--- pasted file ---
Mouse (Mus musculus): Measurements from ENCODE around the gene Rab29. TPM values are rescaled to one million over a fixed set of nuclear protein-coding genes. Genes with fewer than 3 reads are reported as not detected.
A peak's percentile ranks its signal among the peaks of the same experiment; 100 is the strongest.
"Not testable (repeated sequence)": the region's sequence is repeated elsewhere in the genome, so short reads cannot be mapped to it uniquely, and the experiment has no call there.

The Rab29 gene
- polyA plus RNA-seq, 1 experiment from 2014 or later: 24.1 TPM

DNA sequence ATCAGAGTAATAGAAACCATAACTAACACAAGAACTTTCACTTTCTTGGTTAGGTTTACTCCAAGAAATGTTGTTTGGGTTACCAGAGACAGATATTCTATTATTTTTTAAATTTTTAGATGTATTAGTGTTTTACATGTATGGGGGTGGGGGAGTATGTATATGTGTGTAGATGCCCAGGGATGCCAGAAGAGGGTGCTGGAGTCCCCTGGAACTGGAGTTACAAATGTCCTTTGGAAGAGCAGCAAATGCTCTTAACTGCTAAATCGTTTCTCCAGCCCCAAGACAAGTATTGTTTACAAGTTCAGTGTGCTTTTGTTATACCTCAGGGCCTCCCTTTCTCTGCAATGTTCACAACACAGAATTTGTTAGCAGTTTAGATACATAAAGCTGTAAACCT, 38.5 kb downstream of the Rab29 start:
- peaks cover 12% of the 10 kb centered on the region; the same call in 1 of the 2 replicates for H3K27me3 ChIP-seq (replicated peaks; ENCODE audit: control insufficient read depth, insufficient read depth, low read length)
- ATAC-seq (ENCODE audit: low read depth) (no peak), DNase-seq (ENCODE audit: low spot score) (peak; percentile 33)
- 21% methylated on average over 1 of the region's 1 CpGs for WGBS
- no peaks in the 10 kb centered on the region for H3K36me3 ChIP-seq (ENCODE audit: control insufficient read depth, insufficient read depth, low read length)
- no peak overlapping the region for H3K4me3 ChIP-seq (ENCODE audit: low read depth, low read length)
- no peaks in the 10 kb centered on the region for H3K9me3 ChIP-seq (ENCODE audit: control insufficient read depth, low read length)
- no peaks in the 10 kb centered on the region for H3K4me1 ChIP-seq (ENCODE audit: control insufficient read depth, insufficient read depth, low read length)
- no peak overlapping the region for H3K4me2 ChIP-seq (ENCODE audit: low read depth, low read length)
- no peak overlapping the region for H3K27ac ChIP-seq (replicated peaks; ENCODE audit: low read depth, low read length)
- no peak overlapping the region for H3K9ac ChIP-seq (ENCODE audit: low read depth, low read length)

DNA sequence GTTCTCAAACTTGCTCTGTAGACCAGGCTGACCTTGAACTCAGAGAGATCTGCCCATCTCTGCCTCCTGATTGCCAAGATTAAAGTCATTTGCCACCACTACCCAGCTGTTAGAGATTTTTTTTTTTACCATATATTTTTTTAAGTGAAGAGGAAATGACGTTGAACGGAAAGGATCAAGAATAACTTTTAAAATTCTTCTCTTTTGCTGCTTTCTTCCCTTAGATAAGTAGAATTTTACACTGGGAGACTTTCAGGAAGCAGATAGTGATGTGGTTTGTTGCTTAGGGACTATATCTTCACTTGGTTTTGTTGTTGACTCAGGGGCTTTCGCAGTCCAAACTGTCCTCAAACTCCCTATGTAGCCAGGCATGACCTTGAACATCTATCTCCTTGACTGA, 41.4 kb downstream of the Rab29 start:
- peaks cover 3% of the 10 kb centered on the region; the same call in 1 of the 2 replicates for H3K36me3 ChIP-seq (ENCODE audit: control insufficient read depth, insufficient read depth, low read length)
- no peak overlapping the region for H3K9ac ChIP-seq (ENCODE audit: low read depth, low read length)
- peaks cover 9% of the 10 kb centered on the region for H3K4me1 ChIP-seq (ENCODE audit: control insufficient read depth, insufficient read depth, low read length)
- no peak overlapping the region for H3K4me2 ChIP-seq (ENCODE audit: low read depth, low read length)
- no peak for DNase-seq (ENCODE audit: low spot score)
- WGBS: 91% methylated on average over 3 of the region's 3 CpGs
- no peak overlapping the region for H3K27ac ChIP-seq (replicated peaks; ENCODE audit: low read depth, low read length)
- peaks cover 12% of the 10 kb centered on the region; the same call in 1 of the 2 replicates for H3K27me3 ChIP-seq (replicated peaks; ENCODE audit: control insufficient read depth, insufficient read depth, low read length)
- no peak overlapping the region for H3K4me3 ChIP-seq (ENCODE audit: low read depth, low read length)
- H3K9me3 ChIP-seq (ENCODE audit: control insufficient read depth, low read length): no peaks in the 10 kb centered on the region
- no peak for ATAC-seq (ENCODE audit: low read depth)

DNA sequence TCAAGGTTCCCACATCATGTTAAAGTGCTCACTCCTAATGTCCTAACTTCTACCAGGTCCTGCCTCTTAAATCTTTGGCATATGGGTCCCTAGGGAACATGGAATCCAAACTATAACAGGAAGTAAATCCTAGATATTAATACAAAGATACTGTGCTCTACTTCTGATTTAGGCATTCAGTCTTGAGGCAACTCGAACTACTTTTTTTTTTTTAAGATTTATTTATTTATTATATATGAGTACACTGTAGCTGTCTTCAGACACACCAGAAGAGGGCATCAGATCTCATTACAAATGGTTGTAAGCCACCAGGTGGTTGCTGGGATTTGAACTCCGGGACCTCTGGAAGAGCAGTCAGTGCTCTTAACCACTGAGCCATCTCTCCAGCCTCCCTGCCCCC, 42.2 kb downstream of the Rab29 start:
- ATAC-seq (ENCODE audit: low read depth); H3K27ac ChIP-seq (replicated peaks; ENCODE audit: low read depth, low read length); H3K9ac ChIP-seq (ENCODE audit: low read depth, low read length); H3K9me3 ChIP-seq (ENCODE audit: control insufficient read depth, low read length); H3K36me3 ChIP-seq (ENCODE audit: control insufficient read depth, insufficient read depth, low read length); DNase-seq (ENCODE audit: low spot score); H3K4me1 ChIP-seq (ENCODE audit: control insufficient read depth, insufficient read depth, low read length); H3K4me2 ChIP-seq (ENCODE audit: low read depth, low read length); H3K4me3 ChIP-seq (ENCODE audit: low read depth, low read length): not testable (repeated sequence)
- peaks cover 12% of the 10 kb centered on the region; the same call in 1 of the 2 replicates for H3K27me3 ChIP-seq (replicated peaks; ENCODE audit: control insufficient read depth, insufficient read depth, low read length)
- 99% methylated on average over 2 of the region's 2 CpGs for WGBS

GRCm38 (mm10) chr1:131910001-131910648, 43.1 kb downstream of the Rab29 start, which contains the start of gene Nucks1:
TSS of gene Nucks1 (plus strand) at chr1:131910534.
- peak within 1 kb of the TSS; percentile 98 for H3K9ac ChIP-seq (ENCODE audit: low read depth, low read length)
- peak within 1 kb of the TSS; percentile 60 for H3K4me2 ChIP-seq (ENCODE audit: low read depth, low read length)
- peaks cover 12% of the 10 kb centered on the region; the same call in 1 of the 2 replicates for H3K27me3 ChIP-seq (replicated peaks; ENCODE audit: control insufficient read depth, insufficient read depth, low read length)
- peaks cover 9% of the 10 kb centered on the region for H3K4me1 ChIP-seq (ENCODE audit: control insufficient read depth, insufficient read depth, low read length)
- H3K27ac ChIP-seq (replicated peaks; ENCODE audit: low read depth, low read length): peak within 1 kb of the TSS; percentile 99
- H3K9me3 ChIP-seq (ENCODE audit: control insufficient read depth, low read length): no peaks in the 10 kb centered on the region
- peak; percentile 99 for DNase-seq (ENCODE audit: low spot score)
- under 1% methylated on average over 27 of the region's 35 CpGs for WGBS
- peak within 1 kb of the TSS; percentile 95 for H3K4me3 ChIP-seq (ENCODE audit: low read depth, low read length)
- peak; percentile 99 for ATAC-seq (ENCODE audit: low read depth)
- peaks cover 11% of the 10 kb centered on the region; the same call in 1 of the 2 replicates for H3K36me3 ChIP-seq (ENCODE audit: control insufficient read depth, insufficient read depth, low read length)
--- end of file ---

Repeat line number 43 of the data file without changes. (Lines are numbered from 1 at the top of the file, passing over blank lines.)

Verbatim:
- peak within 1 kb of the TSS; percentile 95 for H3K4me3 ChIP-seq (ENCODE audit: low read depth, low read length)